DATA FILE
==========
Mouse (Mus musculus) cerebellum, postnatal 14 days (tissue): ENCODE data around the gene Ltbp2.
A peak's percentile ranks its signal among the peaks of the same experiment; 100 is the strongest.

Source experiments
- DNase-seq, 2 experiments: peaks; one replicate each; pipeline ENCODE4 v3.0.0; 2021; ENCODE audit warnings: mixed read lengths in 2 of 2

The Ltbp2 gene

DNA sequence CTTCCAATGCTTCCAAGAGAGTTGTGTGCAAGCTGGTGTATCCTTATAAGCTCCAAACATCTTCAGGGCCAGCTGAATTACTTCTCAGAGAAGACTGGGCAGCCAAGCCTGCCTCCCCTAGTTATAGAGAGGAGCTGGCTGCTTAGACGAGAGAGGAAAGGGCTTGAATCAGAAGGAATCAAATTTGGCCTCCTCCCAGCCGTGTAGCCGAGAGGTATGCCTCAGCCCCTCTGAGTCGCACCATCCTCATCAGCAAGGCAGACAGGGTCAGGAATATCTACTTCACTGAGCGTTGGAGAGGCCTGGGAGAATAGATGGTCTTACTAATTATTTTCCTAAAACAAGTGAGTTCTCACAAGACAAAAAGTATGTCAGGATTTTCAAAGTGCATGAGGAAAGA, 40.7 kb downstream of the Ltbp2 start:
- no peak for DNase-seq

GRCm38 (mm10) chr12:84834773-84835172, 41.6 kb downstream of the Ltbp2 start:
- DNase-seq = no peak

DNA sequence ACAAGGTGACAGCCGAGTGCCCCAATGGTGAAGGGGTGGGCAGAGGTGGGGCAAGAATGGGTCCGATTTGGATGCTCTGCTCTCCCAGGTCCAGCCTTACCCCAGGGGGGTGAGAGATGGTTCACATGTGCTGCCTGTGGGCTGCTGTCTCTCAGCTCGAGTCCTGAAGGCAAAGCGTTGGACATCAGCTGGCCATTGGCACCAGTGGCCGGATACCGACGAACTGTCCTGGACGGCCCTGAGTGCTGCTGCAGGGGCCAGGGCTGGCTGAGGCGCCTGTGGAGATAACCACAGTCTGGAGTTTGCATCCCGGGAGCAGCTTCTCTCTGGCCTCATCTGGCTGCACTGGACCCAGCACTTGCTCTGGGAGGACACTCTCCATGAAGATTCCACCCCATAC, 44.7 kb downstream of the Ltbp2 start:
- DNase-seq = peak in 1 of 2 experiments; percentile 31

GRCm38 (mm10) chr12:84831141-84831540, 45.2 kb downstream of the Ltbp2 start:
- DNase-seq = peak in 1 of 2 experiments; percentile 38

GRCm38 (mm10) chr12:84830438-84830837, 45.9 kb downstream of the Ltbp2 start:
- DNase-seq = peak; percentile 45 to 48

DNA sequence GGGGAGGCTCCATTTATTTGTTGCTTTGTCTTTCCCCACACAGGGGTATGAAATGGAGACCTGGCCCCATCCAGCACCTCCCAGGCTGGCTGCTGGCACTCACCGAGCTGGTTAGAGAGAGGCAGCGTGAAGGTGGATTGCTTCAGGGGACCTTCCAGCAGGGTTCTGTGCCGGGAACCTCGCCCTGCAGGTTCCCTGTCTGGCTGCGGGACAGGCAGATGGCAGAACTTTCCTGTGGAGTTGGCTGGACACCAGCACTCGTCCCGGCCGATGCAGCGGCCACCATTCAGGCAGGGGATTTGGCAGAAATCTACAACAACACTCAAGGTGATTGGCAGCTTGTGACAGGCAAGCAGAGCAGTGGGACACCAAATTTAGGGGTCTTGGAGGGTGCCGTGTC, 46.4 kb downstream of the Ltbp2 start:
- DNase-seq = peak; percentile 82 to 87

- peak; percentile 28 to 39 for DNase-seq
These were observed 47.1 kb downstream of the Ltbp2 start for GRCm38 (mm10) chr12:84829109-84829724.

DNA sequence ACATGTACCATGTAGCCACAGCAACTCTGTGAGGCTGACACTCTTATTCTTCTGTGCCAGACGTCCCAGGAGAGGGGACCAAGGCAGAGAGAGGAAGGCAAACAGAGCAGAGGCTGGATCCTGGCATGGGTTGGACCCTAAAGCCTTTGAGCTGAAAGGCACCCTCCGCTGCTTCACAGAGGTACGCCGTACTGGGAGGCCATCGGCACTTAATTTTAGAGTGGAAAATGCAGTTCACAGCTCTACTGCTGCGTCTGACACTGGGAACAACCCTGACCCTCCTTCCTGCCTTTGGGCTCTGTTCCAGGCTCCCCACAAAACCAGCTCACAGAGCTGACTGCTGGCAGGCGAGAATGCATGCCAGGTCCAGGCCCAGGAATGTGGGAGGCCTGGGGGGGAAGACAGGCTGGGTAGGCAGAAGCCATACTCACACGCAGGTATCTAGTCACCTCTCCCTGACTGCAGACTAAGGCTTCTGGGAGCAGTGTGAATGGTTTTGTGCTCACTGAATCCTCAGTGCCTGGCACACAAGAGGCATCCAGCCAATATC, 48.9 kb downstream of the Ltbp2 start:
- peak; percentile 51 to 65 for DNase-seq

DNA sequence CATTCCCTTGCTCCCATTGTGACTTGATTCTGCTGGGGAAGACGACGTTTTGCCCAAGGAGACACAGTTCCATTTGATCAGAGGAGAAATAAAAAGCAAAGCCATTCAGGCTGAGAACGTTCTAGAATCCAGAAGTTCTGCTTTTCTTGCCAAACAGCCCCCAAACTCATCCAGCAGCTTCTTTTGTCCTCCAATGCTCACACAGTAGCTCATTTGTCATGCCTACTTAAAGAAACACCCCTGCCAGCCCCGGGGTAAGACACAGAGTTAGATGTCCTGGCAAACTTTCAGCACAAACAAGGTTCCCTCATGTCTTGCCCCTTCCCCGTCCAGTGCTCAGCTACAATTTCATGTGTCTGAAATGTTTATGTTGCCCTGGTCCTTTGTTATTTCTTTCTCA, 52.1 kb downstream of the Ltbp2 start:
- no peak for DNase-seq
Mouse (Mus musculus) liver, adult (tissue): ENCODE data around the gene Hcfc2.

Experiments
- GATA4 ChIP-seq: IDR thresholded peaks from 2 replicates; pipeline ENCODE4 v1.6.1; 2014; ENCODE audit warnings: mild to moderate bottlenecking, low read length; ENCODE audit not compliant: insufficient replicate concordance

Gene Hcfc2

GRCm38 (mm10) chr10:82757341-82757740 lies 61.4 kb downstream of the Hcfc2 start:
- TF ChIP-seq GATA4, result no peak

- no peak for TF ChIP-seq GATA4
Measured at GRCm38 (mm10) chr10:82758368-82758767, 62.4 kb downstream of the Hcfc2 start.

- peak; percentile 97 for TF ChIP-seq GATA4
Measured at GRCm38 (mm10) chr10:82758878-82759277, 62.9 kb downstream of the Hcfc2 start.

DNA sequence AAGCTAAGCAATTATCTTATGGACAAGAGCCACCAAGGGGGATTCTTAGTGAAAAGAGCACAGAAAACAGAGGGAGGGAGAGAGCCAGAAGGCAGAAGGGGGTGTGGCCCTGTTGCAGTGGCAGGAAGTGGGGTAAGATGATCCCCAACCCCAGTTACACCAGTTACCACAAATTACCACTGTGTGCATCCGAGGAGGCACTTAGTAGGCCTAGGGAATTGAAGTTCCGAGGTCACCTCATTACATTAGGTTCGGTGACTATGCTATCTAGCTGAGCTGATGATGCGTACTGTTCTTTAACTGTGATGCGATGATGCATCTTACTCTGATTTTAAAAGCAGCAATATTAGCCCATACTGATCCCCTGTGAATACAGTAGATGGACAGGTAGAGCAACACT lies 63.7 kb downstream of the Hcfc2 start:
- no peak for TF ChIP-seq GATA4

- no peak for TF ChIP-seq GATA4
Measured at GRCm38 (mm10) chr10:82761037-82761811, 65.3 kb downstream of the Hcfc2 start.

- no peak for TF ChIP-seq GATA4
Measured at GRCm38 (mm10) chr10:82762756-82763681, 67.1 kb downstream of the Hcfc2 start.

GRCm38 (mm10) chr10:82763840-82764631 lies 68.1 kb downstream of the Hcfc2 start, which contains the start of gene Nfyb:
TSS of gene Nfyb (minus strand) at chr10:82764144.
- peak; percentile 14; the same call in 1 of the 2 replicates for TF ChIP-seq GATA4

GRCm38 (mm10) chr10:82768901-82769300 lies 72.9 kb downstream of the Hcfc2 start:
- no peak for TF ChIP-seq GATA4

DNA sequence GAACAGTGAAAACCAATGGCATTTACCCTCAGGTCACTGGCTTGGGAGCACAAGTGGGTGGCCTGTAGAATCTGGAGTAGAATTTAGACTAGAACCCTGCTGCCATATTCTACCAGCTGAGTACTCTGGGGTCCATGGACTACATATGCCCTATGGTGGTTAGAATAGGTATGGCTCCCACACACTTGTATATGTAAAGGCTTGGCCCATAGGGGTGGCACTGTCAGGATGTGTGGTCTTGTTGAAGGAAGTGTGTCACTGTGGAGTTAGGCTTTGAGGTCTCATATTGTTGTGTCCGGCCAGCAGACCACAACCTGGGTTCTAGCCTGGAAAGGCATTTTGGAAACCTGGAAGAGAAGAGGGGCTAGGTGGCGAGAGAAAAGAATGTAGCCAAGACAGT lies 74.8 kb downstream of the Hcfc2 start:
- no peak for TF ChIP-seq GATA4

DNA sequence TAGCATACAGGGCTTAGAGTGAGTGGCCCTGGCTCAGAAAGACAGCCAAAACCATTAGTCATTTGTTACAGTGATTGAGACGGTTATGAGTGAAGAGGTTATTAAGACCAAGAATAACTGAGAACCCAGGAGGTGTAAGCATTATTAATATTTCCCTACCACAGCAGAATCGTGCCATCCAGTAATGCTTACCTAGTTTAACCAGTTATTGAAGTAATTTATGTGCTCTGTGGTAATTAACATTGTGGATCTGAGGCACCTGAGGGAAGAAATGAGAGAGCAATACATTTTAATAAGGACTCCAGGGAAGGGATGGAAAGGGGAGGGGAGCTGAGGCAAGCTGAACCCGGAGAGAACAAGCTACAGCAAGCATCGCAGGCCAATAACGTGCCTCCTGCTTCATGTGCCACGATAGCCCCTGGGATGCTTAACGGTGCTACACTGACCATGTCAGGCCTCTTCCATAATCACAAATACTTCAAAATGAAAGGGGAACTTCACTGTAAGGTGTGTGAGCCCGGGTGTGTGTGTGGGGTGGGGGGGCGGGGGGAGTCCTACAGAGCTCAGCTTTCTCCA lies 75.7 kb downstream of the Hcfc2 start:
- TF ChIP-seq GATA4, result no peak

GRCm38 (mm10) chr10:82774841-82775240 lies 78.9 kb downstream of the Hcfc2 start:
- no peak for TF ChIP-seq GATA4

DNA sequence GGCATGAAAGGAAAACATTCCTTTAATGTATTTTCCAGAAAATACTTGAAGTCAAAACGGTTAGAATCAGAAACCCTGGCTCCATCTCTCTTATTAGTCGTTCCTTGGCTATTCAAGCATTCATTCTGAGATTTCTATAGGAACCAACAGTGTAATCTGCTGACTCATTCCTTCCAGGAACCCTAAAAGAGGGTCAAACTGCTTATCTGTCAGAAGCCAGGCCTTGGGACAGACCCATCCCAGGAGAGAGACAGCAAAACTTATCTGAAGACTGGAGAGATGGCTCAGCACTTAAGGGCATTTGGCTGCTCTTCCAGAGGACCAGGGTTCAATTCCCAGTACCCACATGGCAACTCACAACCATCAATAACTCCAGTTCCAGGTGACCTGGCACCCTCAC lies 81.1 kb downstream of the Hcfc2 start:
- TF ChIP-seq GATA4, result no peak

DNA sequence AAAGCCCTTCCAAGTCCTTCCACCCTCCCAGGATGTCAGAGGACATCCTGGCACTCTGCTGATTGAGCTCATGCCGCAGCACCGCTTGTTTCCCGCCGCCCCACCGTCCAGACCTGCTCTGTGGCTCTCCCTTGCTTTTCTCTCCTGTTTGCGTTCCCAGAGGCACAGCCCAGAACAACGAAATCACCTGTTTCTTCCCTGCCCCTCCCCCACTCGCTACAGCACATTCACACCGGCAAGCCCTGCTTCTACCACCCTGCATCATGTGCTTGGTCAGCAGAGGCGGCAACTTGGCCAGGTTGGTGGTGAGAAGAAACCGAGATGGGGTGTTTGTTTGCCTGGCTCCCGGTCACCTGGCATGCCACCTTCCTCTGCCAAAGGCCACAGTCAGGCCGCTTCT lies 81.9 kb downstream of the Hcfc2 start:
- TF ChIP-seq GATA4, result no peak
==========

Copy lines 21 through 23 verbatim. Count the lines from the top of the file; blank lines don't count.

- peak; percentile 51 to 65 for DNase-seq

DNA sequence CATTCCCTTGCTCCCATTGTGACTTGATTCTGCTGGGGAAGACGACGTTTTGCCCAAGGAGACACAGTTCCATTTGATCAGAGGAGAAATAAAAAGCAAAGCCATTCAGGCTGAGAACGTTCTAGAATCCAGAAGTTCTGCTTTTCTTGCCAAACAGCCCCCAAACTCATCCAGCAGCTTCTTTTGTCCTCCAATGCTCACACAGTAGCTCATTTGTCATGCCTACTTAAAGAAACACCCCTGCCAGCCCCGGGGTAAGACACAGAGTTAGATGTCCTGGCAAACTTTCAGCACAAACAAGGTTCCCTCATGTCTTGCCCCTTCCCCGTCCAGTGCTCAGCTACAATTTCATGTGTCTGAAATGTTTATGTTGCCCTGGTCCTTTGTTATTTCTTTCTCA, 52.1 kb downstream of the Ltbp2 start:
- no peak for DNase-seq